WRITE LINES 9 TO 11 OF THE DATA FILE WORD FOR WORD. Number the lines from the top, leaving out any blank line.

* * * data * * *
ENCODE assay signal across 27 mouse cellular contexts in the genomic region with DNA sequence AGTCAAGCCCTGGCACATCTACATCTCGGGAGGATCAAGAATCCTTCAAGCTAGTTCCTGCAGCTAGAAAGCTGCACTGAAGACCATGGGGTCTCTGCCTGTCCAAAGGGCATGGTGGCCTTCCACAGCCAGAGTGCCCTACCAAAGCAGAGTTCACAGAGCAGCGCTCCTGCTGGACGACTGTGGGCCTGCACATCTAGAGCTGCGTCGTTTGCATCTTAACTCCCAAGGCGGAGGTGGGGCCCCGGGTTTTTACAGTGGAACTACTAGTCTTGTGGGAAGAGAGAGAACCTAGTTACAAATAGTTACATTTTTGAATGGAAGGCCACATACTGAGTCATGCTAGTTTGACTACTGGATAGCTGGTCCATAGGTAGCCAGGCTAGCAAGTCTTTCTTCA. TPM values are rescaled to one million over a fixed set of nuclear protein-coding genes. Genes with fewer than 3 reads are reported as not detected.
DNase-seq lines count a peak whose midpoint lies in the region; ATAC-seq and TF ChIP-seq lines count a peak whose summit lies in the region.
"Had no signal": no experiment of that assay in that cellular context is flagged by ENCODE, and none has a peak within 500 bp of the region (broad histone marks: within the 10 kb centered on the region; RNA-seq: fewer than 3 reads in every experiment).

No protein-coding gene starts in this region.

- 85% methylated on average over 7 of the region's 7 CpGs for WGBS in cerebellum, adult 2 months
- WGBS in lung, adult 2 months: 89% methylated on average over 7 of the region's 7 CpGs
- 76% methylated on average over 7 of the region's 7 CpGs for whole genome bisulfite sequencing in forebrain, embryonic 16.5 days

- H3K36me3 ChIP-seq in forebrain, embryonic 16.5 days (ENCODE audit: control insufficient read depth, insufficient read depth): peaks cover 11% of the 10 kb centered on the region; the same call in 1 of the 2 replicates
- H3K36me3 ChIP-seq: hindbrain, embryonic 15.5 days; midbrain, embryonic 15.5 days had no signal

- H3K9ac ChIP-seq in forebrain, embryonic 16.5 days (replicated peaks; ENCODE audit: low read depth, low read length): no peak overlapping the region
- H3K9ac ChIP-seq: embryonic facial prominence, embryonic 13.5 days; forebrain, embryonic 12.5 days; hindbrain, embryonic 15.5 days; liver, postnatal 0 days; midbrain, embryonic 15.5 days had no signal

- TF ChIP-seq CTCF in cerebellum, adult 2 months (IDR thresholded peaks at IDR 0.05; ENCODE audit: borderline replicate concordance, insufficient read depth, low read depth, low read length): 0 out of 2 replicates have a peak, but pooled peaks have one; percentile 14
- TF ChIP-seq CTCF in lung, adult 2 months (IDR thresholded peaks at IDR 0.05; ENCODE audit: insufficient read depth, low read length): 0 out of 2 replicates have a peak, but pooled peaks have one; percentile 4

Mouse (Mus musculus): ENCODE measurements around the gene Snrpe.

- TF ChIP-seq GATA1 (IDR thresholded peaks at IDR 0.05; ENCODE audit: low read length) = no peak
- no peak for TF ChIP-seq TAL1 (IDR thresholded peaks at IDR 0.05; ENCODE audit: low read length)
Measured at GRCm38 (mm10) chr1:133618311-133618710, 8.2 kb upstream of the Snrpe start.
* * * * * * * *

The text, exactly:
- H3K36me3 ChIP-seq: hindbrain, embryonic 15.5 days; midbrain, embryonic 15.5 days had no signal

- H3K9ac ChIP-seq in forebrain, embryonic 16.5 days (replicated peaks; ENCODE audit: low read depth, low read length): no peak overlapping the region
- H3K9ac ChIP-seq: embryonic facial prominence, embryonic 13.5 days; forebrain, embryonic 12.5 days; hindbrain, embryonic 15.5 days; liver, postnatal 0 days; midbrain, embryonic 15.5 days had no signal